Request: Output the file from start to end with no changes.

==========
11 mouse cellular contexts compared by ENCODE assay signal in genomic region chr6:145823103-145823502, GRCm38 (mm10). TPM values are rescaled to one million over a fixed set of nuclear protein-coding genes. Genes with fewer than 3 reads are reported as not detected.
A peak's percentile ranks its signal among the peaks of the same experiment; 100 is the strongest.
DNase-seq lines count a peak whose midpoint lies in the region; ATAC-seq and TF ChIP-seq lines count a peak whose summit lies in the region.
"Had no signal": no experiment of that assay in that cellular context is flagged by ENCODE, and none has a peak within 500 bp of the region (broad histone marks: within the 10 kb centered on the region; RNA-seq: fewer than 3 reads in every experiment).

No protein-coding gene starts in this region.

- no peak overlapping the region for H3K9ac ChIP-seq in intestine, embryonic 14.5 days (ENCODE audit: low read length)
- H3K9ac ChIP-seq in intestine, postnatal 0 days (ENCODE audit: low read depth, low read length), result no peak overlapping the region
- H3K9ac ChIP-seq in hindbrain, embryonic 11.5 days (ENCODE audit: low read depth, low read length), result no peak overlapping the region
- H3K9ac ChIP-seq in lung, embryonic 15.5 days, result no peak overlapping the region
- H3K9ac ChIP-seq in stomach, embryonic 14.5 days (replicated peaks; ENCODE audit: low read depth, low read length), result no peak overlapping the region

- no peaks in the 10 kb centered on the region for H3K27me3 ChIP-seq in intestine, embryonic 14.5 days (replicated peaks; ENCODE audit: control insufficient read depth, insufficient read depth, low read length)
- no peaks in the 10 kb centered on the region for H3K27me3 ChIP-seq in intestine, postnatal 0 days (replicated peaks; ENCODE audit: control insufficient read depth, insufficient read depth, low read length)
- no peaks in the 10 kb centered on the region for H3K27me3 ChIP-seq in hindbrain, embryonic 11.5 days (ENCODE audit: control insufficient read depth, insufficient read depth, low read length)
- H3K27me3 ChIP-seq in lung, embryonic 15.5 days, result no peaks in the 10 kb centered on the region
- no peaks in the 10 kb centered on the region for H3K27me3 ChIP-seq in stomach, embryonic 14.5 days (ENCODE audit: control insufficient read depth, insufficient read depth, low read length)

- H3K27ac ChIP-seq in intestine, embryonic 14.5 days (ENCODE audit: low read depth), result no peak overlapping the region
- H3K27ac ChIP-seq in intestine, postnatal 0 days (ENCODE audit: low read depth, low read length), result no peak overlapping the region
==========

11 mouse cellular contexts compared by ENCODE assay signal in genomic region chr6:145823103-145823502, GRCm38 (mm10). TPM values are rescaled to one million over a fixed set of nuclear protein-coding genes. Genes with fewer than 3 reads are reported as not detected.
A peak's percentile ranks its signal among the peaks of the same experiment; 100 is the strongest.
DNase-seq lines count a peak whose midpoint lies in the region; ATAC-seq and TF ChIP-seq lines count a peak whose summit lies in the region.
"Had no signal": no experiment of that assay in that cellular context is flagged by ENCODE, and none has a peak within 500 bp of the region (broad histone marks: within the 10 kb centered on the region; RNA-seq: fewer than 3 reads in every experiment).

No protein-coding gene starts in this region.

- no peak overlapping the region for H3K9ac ChIP-seq in intestine, embryonic 14.5 days (ENCODE audit: low read length)
- H3K9ac ChIP-seq in intestine, postnatal 0 days (ENCODE audit: low read depth, low read length), result no peak overlapping the region
- H3K9ac ChIP-seq in hindbrain, embryonic 11.5 days (ENCODE audit: low read depth, low read length), result no peak overlapping the region
- H3K9ac ChIP-seq in lung, embryonic 15.5 days, result no peak overlapping the region
- H3K9ac ChIP-seq in stomach, embryonic 14.5 days (replicated peaks; ENCODE audit: low read depth, low read length), result no peak overlapping the region

- no peaks in the 10 kb centered on the region for H3K27me3 ChIP-seq in intestine, embryonic 14.5 days (replicated peaks; ENCODE audit: control insufficient read depth, insufficient read depth, low read length)
- no peaks in the 10 kb centered on the region for H3K27me3 ChIP-seq in intestine, postnatal 0 days (replicated peaks; ENCODE audit: control insufficient read depth, insufficient read depth, low read length)
- no peaks in the 10 kb centered on the region for H3K27me3 ChIP-seq in hindbrain, embryonic 11.5 days (ENCODE audit: control insufficient read depth, insufficient read depth, low read length)
- H3K27me3 ChIP-seq in lung, embryonic 15.5 days, result no peaks in the 10 kb centered on the region
- no peaks in the 10 kb centered on the region for H3K27me3 ChIP-seq in stomach, embryonic 14.5 days (ENCODE audit: control insufficient read depth, insufficient read depth, low read length)

- H3K27ac ChIP-seq in intestine, embryonic 14.5 days (ENCODE audit: low read depth), result no peak overlapping the region
- H3K27ac ChIP-seq in intestine, postnatal 0 days (ENCODE audit: low read depth, low read length), result no peak overlapping the region